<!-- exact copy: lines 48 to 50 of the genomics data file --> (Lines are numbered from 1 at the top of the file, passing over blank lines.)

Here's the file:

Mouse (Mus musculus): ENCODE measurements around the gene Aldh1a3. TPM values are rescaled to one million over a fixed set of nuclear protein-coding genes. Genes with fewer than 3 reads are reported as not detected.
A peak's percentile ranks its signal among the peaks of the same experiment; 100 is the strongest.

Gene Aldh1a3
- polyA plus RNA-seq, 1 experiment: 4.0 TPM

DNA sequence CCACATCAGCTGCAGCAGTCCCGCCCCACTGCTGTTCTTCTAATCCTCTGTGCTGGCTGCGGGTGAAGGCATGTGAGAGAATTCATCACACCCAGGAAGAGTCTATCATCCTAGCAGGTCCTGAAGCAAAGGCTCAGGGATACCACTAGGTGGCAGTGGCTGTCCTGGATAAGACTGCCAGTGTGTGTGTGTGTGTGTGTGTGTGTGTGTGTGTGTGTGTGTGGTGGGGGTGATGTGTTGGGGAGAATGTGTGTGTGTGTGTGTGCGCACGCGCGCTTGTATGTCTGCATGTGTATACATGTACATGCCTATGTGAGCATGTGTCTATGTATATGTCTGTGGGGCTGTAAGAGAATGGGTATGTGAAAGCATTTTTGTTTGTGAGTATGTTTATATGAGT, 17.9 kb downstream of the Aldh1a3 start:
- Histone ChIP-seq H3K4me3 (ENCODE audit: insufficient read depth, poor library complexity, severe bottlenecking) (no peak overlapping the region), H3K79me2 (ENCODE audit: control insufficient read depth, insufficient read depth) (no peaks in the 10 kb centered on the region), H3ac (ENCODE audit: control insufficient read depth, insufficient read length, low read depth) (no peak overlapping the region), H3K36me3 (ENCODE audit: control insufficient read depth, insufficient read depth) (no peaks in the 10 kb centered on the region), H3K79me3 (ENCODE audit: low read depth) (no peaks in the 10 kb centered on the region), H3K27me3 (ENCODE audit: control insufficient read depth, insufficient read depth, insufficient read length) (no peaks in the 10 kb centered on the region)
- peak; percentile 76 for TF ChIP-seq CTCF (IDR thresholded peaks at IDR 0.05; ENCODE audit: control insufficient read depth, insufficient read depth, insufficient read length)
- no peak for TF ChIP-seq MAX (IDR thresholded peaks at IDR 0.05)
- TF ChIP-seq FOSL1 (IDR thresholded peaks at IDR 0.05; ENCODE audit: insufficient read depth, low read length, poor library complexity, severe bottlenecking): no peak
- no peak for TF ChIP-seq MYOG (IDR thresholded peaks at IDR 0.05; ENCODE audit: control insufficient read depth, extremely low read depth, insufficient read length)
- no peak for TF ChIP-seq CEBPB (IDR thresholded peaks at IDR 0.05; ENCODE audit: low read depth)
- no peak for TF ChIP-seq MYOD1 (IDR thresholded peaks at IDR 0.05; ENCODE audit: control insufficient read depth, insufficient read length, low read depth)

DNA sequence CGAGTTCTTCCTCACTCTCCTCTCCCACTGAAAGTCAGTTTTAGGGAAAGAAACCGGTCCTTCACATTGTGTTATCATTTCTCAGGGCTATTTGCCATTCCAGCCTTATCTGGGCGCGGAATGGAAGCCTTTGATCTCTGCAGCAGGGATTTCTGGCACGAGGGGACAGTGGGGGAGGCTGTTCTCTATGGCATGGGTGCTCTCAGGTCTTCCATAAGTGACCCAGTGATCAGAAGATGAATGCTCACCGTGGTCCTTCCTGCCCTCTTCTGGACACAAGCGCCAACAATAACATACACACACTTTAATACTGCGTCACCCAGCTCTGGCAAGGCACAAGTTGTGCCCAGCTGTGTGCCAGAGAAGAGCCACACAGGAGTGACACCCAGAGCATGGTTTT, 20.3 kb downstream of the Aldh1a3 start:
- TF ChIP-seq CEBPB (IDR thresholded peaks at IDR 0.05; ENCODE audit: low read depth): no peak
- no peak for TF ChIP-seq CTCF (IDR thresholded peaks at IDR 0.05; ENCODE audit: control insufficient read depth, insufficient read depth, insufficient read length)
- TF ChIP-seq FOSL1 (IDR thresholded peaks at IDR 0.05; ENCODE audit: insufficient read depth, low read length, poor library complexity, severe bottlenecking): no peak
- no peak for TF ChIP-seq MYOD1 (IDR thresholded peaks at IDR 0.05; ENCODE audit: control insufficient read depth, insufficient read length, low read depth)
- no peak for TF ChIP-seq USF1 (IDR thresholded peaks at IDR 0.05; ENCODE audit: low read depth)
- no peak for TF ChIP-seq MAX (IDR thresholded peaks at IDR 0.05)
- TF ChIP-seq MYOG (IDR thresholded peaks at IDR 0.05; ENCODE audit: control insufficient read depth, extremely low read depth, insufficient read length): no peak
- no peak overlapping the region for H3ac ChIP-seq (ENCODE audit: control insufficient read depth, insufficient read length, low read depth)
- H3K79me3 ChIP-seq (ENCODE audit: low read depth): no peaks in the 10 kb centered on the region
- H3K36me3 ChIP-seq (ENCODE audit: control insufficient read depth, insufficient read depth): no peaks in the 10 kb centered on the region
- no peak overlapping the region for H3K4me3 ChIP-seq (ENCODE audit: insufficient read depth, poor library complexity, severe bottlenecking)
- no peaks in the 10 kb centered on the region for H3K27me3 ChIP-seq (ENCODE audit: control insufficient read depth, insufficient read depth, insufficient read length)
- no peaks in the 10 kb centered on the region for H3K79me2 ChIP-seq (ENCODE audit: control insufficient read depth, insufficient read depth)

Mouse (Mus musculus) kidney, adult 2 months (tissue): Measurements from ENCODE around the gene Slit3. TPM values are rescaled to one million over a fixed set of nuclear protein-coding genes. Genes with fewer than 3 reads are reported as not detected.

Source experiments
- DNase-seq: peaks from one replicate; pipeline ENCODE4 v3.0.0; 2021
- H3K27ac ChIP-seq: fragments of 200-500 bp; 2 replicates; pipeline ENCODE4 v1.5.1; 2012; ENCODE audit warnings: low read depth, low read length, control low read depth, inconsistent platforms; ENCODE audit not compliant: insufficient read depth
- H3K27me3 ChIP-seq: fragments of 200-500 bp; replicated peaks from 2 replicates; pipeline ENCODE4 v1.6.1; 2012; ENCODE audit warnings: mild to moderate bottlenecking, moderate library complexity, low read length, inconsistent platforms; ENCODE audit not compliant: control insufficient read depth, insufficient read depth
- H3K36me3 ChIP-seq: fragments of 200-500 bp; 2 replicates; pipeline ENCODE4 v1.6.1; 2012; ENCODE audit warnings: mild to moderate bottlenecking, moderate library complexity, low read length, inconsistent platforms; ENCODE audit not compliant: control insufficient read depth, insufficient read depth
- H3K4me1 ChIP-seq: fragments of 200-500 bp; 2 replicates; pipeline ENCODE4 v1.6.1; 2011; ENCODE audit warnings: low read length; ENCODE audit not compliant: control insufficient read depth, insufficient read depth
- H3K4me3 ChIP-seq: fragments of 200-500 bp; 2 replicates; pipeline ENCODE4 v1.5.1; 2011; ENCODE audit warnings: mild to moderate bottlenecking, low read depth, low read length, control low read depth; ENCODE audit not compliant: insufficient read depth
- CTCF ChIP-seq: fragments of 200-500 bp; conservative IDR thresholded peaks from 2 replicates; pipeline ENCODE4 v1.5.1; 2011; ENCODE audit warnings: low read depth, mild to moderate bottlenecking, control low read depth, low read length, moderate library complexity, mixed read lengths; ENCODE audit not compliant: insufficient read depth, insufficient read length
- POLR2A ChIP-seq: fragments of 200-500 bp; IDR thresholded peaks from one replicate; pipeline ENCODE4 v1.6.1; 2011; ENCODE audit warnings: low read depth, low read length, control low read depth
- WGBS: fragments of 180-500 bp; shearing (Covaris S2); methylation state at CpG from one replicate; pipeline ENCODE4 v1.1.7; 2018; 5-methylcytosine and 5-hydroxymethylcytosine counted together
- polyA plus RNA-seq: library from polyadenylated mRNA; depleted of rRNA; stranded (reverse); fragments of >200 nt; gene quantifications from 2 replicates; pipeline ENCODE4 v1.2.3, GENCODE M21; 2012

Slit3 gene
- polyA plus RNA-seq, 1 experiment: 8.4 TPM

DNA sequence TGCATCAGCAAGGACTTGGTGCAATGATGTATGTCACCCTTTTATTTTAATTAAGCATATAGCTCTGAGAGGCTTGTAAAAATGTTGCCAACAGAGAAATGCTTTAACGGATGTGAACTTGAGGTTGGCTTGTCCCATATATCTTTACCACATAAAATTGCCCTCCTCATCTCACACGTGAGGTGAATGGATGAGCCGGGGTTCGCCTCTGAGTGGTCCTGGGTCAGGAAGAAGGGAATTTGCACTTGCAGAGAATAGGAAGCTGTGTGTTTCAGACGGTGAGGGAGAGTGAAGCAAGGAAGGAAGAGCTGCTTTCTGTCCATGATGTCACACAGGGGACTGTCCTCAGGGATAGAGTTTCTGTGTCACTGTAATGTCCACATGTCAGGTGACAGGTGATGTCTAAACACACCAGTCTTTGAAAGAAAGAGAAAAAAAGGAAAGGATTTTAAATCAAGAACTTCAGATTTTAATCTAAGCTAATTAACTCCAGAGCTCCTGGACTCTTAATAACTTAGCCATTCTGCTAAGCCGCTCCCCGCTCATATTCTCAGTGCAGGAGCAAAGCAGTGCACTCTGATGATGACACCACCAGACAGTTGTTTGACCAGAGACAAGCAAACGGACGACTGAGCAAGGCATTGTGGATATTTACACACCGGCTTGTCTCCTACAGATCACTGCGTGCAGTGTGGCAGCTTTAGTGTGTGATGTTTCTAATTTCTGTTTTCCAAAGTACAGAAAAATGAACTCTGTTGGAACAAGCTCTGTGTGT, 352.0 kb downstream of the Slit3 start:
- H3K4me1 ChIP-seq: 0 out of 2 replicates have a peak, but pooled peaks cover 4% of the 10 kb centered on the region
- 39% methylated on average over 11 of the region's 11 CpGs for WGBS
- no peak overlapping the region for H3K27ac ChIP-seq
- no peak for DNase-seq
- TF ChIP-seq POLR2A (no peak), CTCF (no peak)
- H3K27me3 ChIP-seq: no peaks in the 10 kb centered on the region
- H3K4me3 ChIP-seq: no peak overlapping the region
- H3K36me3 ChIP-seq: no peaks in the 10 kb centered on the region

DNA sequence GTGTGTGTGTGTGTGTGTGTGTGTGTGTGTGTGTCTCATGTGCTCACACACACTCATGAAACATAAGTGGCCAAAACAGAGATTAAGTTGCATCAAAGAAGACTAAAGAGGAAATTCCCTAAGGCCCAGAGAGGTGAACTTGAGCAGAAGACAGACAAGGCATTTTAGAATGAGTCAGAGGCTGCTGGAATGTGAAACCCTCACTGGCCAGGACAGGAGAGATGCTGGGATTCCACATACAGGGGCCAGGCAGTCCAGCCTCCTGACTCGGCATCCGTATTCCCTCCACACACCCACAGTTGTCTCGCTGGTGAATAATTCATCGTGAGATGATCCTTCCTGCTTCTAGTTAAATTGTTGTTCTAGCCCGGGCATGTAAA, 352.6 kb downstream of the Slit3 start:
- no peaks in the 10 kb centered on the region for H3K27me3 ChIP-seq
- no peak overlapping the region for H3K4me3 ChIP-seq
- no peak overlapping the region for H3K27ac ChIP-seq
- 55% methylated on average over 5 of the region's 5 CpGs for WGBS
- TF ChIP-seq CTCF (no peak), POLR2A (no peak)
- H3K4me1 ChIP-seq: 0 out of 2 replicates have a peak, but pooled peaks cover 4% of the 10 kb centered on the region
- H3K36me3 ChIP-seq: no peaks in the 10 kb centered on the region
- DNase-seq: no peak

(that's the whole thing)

- H3K4me3 ChIP-seq: no peak overlapping the region
- H3K36me3 ChIP-seq: no peaks in the 10 kb centered on the region

DNA sequence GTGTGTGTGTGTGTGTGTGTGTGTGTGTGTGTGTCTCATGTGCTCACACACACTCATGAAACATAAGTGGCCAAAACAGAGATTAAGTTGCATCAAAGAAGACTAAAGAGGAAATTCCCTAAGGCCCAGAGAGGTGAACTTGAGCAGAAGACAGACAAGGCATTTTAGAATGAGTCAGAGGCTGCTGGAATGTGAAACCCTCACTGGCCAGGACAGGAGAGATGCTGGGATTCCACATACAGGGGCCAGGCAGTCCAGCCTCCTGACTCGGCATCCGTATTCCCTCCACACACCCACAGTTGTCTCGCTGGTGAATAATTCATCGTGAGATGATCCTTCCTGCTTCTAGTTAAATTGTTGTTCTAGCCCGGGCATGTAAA, 352.6 kb downstream of the Slit3 start: